The present lot carries with it several deeply auspicous wishes for the owner. According to Terese Tse Bartholomew in Hidden Meanings in Chinese Art, Asian Art Museum of San Francisco, 2006, p. 47, the lotus flower, hehua, symbolizes both marriage and purity. As the lotus is one of the few plants whose seed pods are visible when the flower begins to bloom, it also also associated with the early arrival of sons, as the seed pod, bursting with seeds, is a symbol of fertility. The lotus rhizome, ou, seen curled around the base of the present lot, is homophonous with "married couple" (ou), and the leaf, heye, is a pun for harmony.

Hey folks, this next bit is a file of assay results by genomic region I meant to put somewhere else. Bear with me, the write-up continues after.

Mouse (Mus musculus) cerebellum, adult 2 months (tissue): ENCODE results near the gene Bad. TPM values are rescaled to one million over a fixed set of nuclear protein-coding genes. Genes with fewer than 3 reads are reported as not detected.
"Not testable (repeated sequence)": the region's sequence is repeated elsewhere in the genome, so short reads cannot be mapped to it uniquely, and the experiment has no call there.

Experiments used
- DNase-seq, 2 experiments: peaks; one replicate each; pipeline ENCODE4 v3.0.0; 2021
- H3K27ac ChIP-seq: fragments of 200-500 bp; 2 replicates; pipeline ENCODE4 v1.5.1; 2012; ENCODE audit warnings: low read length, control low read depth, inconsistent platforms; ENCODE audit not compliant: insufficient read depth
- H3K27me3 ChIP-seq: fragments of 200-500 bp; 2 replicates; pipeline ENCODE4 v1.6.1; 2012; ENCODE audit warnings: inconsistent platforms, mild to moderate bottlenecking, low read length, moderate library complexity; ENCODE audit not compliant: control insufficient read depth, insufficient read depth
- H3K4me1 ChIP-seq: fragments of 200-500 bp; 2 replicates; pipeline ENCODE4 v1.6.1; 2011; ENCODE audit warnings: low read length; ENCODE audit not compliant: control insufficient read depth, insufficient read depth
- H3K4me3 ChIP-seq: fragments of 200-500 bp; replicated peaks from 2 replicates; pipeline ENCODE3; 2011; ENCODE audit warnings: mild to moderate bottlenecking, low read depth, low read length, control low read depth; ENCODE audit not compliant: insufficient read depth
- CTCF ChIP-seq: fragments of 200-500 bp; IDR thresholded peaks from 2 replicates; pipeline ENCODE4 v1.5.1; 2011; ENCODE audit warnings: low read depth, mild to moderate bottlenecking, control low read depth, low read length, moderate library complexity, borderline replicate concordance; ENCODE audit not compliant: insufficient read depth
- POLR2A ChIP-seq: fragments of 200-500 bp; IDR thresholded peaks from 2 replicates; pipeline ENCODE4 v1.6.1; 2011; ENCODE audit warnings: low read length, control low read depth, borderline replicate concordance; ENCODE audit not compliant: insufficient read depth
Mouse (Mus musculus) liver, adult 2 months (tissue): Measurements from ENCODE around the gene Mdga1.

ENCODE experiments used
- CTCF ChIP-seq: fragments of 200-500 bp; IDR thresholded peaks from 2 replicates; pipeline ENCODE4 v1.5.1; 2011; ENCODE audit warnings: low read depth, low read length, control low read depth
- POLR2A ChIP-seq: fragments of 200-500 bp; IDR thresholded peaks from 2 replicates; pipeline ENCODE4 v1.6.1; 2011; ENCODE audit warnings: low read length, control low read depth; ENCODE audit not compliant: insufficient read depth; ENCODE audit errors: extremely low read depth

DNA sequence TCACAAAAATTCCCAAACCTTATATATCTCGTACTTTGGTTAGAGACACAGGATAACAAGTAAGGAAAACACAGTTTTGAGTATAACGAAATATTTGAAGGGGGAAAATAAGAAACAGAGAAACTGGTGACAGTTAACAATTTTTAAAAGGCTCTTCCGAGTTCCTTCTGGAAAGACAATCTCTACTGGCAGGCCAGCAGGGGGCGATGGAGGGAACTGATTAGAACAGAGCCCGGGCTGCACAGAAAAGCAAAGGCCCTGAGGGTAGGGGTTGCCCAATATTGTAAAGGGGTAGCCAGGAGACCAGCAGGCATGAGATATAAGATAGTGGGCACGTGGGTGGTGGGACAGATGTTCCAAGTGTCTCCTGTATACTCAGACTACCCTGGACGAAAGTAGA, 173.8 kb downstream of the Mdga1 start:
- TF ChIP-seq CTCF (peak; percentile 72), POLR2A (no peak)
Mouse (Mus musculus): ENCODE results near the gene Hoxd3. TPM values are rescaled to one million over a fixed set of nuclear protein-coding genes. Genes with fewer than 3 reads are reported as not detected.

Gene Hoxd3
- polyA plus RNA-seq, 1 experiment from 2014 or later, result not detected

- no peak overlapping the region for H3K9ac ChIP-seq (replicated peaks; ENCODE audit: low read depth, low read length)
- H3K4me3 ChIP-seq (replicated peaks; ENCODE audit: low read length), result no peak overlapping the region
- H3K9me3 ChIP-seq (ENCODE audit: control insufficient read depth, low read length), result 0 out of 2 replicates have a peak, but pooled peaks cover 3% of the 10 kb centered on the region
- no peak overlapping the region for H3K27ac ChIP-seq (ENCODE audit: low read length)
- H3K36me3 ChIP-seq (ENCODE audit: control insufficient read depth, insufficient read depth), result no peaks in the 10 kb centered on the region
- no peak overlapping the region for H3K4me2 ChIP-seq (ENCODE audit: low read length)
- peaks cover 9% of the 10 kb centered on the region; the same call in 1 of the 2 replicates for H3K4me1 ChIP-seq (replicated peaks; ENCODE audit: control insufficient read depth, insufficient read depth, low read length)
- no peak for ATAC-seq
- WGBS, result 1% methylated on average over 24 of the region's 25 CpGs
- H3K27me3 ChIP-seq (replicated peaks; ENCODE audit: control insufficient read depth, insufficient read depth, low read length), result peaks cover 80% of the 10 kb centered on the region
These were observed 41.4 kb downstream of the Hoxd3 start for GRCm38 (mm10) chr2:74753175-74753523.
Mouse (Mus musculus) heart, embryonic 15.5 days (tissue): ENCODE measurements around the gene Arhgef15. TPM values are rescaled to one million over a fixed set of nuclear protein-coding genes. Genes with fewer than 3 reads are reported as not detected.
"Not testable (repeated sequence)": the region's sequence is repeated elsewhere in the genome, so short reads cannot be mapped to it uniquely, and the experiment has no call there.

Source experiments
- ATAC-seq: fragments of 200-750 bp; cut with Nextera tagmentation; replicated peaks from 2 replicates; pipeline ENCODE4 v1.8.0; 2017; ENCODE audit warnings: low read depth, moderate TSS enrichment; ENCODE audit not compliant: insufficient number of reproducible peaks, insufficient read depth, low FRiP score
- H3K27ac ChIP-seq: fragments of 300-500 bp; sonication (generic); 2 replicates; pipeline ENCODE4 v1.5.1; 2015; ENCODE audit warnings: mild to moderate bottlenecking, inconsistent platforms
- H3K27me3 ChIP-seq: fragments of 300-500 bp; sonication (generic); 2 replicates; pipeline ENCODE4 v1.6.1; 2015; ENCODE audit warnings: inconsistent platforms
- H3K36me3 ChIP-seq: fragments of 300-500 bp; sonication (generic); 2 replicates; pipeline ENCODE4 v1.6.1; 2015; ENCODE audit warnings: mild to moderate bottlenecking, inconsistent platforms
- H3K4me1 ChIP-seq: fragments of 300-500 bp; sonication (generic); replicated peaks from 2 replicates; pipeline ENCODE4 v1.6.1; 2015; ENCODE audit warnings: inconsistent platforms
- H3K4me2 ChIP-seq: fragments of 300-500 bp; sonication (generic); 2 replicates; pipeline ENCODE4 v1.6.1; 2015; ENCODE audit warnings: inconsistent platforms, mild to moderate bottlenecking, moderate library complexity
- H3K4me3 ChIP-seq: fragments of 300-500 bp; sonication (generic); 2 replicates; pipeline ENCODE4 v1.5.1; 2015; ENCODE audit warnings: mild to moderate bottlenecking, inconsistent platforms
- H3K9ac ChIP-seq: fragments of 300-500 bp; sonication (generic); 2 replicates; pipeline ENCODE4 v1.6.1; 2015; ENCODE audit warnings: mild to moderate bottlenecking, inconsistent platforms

Compare the similar carving of a pair of lotus pods supported on a network of stems, with a dragonfly perched on the edge of one pod and a praying mantis on the other, illustrated by d'Argencé, Chinese Jades in the Avery Brundage Collection, Asian Art Museum of San Francisco, 1977, pp. 116-7, pl. LI.